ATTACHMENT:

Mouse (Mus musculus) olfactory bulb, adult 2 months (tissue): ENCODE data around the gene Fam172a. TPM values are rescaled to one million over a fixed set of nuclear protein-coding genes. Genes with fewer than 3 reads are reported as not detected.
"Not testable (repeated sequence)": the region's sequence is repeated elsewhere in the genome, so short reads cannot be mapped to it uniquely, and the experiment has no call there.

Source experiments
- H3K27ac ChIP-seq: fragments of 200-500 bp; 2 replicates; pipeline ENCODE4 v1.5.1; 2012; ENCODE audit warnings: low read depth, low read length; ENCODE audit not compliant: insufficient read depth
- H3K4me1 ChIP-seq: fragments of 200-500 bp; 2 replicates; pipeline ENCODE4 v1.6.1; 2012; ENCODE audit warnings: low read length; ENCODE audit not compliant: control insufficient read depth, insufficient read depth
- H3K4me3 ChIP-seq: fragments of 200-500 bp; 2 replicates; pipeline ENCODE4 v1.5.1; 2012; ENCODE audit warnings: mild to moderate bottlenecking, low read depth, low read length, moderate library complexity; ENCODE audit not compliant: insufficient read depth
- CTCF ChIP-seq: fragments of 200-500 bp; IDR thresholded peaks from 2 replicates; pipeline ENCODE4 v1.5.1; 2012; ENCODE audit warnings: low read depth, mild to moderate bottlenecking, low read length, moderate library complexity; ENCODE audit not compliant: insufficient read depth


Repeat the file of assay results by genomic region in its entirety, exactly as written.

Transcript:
Mouse (Mus musculus) olfactory bulb, adult 2 months (tissue): ENCODE data around the gene Fam172a. TPM values are rescaled to one million over a fixed set of nuclear protein-coding genes. Genes with fewer than 3 reads are reported as not detected.
"Not testable (repeated sequence)": the region's sequence is repeated elsewhere in the genome, so short reads cannot be mapped to it uniquely, and the experiment has no call there.

Source experiments
- H3K27ac ChIP-seq: fragments of 200-500 bp; 2 replicates; pipeline ENCODE4 v1.5.1; 2012; ENCODE audit warnings: low read depth, low read length; ENCODE audit not compliant: insufficient read depth
- H3K4me1 ChIP-seq: fragments of 200-500 bp; 2 replicates; pipeline ENCODE4 v1.6.1; 2012; ENCODE audit warnings: low read length; ENCODE audit not compliant: control insufficient read depth, insufficient read depth
- H3K4me3 ChIP-seq: fragments of 200-500 bp; 2 replicates; pipeline ENCODE4 v1.5.1; 2012; ENCODE audit warnings: mild to moderate bottlenecking, low read depth, low read length, moderate library complexity; ENCODE audit not compliant: insufficient read depth
- CTCF ChIP-seq: fragments of 200-500 bp; IDR thresholded peaks from 2 replicates; pipeline ENCODE4 v1.5.1; 2012; ENCODE audit warnings: low read depth, mild to moderate bottlenecking, low read length, moderate library complexity; ENCODE audit not compliant: insufficient read depth